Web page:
The proof of concept for a photonic cavity sensor for oil, water and gas detection is reported. The optical design employs an optimized photonic crystal cavity with fluidic infiltration of gas, water or (reservoir) oils. The 3D design and simulation is discussed, followed by the nanofabrication in standard silicon on insulator wafers (SoI). Using an optofluidic cicuit with PDMS channels, the fluid flow to the photonic cavity is controlled with syringe pumps. The variations in dielectric value (refractive index) change with the involved media result in a shift of the cavity resonant wavelength. For fluid change from water to typical oil (refractive index difference of 0.12), we report a wavelenght shift of up to 12 nm at the measurement wavelength of 1550 nm, in very good agreement with the simulations. We follow the optical response at a fixed wavelength, when feeding alternate flows or bubbles of oil/water through the optofluidic chip, and observe the flow pattern on camera. Finally we discuss the outlook and antifouling of the sensor with a special design. This work is supported by Shell Global Solutions.
Appl.Phys.Lett., 106, 031116 (2015)
J.Lightw.Technol., 33, 3672 (2015)
A design of a point-defect cavity in two-dimensional photonic crystal slab with both high Q factor and high transmission
intensity has been achieved by adjusting the radii and position of lattice points in both parallel and perpendicular
directions. Analysis shows that discrete resonant modes have been found in the 1550 wavelength range with Q factors up
to 40,000. Moreover, the cavity was verified to subject to minor intensity decrease of 1.2 dB due to the introducing of
external waveguide access. All these features make the cavity a very promising candidate for light transmission and
detection in practical application. We also demonstrate the potential application of such a cavity being used as a sensitive
index sensor with a high sensitivity of 400nm/refractive index unit.
We demonstrate completely integrated tunable coupled cavity InGaN/GaN lasers with emission wavelength centered on
409 nm. Threshold currents are 650 mA per cavity for 8.7 um wide laser ridges. Experimental tuning map is explained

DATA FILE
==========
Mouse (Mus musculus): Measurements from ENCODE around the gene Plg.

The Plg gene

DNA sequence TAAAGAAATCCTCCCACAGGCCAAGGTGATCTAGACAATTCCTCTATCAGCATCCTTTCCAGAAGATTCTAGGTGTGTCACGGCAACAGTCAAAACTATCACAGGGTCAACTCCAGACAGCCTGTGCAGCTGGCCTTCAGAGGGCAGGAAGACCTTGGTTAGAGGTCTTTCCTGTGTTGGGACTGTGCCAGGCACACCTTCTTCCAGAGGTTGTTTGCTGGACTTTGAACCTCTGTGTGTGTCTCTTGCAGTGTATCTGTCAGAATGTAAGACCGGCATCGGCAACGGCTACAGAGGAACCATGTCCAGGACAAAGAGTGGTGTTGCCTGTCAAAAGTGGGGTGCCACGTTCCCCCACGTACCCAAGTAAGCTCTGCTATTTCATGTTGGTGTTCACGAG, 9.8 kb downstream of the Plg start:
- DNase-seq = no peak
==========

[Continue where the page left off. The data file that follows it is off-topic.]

with estimation of refractive index change due to free carrier injection and the Vernier effect. Multimode laser emission
with the average full width half maximum of 0.3 nm, electronic tuning range of 1.6 nm and thermal tuning range of
2.4nm is observed.
Liquid crystal (LC, Merk 5 CB) is infiltrated into active, InAs quantum dots embedded, InGaAsP membrane type
nanocavities to investigate the possible effect of the LC orientation on active cavity tuning. The tuning is demonstrated
thermally and thermo-optically. The thermal tuning showed that the cavity modes can be tuned in opposite directions and
exhibits a sudden change at the clearing temperature. The mechanism relies on the existence of both ordinary and
extraordinary refractive indices of the liquid crystal due to its molecular alignment inside the voids. It shows that the
electric field distribution of cavity modes can have a substantial component parallel to the LC director. The average
electric field orientation with respect to the LC orientation can be mode dependent, so that different modes can be
dominated by either branch of the LCs refractive index. Thermo-optic tuning of the modes is obtained when the power of
the excitation laser is increased from 40 μW to 460 μW. A large and a reversible blueshift of more than 10 nm of the
cavity modes is observed which is attributed to temperature induced liquid transport. InGaAsP type of nanocavities,
without InAs quantum dots were infiltrated with PbSe colloidal quantum dots to obtain a comparison of internal light
sources either in the semiconductor or in the holes.
The recently introduced helium ion microscope (HIM) is capable of imaging and fabrication of nanostructures thanks to
its sub-nanometer sized ion probe. The unique interaction of the helium ions with the sample material provides very
localized secondary electron emission, thus providing a valuable signal for high-resolution imaging as well as a
mechanism for very precise nanofabrication. The low proximity effects, due to the low yield of backscattered ions
and the confinement of the forward scattered ions into a narrow cone, enable patterning of ultra-dense sub-10 nm structures. This paper presents various nanofabrication results obtained with direct-write, with scanning helium ion beam lithography, and with helium ion beam induced deposition.
Based on the self-collimation effect of light propagating inside a photonic crystal, we demonstrate a novel concept for a
compact Mach-Zehnder interferometer. The properties of these self-collimated beams are such that we can manipulate
them to form the beam splitters and mirrors of the Mach-Zehnder interferometer in a very compact area of 20x20 μm<sup>2</sup>.
We obtain the unidirectional output behaviour characterized by the high contrast in the telecommunication-wavelength
signal at the two outputs of the photonic crystal Mach-Zehnder interferometer. The experiments are done using optical
transmission spectroscopy and far-field optical microscopy. This photonic crystal Mach-Zehnder interferometer holds a
promise for a compact Mach-Zehnder modulator, inspired by recent reports of NEMS-based photonic crystal membrane.
Photonic crystal (PC) devices in the InP/InGaAsP/InP planar waveguide system exhibiting narrow bandwidth
features were investigated for use as ultrasmall and tunable building blocks for photonic integrated circuits at
the telecom wavelength of 1.55 μm. The H1 cavity, consisting of a single PC-hole left unetched, represents